“The world has not lost interest in the trial after all these years,” said Ramu Damodaran, a senior official with the UN’s Department of Public Information. “This is due to the fact that it had enormous impact on public consciousness and the universal legal standards of justice and accountability.”
This lasting impact is largely due to the efforts of Gideon Hausner, the chief prosecuting attorney.
Calling over 100 witnesses to the stand during the trial, most of them survivors, Hausner proved to the world through their stories the enormity of the crime that was committed — not just a crime against a person or nation, but a crime against humanity.
In the Eichmann trial, the court in Israel also set an important modern precedent in the advancement of universal jurisdiction, the principle that every country has an interest in bringing to justice the perpetrators of grave crimes, no matter where the crime was committed, and regardless of the nationality of the perpetrators or their victims.
“At the time of the trial, the universal argument was not in existence,” said Israeli attorney Amos Hausner, son of the late Gideon Hausner, who was 14 at the time of the trial. “And this is why we are so proud that such a principle of the universal norm now takes precedence.”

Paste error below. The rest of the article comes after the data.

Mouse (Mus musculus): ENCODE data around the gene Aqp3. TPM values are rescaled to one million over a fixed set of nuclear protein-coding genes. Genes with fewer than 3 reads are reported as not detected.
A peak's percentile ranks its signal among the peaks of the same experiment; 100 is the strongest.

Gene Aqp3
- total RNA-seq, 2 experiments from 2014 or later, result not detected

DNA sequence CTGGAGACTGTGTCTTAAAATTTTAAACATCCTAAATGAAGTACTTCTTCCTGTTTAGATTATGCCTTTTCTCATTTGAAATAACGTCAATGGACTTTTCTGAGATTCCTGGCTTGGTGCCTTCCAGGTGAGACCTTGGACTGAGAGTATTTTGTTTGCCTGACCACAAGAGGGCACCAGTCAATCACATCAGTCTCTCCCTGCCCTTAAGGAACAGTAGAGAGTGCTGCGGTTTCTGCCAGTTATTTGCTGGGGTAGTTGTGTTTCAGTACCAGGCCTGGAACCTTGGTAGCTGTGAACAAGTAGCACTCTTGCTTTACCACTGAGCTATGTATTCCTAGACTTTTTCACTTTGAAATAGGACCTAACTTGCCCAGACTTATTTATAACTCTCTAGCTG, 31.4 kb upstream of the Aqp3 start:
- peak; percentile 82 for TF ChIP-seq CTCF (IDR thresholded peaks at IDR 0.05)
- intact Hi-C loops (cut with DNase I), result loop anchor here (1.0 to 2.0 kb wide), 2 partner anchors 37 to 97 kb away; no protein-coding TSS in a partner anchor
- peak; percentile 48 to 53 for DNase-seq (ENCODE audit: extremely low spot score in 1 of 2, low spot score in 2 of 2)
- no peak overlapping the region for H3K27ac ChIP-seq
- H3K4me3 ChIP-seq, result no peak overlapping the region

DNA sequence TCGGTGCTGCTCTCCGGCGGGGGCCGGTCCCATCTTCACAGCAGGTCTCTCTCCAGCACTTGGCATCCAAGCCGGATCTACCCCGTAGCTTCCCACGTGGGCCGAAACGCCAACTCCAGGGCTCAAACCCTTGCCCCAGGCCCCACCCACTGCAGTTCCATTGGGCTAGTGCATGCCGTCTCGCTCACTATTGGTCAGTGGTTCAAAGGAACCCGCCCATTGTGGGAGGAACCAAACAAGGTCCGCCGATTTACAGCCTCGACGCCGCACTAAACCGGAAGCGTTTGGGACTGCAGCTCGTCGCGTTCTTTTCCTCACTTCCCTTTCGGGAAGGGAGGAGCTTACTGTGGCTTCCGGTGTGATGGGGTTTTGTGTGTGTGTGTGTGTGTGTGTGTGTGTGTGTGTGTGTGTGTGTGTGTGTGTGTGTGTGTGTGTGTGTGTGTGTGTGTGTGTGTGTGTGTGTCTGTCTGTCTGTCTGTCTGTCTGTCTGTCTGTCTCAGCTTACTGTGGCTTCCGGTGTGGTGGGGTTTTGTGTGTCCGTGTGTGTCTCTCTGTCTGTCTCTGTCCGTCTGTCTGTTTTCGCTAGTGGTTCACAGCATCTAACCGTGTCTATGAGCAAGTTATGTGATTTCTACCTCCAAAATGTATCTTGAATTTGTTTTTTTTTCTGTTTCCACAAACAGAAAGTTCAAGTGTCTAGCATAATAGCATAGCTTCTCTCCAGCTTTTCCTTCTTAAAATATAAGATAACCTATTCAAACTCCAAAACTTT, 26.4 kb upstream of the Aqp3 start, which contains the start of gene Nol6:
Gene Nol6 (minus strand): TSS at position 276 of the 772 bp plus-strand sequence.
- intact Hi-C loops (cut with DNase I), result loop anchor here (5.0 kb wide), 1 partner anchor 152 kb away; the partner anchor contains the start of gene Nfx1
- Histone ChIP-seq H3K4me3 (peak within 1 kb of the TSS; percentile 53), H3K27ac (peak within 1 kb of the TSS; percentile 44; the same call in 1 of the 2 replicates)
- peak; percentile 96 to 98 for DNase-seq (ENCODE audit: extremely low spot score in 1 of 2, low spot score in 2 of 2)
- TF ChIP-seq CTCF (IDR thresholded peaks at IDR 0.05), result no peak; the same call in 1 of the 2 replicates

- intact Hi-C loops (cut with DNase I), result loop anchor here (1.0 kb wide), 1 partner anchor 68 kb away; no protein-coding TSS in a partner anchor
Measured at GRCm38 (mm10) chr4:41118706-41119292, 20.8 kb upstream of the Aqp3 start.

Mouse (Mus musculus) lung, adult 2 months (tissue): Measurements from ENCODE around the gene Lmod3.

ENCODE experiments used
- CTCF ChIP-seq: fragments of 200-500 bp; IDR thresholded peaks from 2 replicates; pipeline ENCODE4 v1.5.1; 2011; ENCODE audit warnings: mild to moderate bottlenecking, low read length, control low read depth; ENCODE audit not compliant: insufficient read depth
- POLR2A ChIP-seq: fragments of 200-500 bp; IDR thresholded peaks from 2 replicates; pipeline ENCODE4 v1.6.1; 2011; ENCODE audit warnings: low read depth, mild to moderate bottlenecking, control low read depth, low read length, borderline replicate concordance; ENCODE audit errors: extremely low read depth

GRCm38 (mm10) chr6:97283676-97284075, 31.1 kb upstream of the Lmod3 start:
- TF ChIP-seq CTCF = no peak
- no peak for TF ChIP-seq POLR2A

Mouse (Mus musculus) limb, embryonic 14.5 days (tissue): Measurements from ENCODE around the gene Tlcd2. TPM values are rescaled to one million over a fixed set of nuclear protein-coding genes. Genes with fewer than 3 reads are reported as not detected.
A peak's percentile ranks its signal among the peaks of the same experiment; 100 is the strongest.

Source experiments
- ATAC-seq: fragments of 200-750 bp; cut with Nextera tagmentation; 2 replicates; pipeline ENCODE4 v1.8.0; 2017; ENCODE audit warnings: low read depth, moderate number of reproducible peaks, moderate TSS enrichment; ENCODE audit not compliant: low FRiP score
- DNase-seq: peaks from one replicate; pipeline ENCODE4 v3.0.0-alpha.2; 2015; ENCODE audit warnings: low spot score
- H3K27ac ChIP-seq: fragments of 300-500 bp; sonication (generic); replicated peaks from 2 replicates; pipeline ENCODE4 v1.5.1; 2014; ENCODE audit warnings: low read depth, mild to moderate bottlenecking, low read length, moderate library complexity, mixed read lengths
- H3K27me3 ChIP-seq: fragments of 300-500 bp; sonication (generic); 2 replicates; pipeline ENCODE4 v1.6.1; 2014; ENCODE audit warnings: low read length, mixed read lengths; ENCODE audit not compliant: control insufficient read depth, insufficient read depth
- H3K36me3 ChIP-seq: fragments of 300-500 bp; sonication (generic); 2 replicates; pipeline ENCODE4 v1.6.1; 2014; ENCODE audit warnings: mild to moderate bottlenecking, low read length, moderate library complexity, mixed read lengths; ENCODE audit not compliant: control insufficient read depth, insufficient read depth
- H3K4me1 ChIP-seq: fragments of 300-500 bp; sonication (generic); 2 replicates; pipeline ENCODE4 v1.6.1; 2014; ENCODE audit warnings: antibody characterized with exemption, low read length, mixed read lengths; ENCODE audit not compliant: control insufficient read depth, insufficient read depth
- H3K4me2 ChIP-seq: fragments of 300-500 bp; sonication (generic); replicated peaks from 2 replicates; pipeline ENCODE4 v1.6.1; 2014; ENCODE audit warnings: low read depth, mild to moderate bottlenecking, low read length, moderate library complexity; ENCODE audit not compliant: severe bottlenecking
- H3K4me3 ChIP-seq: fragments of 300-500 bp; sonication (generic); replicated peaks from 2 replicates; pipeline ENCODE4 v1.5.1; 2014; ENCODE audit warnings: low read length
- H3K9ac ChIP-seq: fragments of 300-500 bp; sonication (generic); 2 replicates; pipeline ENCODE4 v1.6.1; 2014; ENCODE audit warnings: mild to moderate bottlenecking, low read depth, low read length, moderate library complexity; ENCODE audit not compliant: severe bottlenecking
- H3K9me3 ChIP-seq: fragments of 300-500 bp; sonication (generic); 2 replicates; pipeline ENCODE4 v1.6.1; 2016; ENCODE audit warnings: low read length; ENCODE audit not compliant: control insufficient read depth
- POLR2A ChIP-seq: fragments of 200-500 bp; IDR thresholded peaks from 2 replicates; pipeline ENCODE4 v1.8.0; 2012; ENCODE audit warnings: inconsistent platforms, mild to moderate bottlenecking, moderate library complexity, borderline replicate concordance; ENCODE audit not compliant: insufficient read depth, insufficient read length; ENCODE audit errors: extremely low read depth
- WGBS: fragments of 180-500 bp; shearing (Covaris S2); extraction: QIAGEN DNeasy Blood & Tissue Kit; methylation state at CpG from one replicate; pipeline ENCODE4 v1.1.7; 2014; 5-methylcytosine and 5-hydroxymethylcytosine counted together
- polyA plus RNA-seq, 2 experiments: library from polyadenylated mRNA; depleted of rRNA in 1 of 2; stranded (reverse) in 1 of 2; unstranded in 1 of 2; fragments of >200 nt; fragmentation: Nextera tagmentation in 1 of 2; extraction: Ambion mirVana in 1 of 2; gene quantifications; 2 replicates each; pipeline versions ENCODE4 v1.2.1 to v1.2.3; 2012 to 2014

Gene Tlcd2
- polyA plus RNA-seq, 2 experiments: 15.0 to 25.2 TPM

Hausner highlighted a number of present-day cases that can be traced to the legacy of his father and the trial, including the arrest of former Chilean dictator Augusto Pinochet in London in 1998 at the request of a Spanish judge on human rights violations committed in Chile, as well as the recent conviction of Congolese rebel leader Thomas Lubanga by the International Criminal Court (ICC) for recruiting children soldiers.
‘International law should be punitive to punish for past events, but it should also prevent crimes from happening’
But Hausner argued that the international criminal system often does not go far enough, citing the lack of legal intervention to respond to the incitement and threats by Iran calling for the “death of Israel.” “International law should be punitive to punish for past events, but it should also prevent crimes from happening,” he added.
Wiesel concurred, reiterating his campaign that calls for the arrest of [Iranian president] Ahmadinejad, just as Pinochet was arrested, and to bring him to the ICC on charges of intent to commit a crime against humanity.
Minister without Portfolio Yossi Peled, a Holocaust survivor from Belgium, reminded guests that just a few meters from where they were sitting, the president of Iran, a UN member state, stands on the podium of the General Assembly each year and denies the Holocaust while his government threatens to carry out another one.
“If a nation wants to survive, if a nation wants to have a future, we must remember the past,” said Peled.
For more information about a new Holocaust Studies Scholarship Program, visit: http://outreach.un.org/unai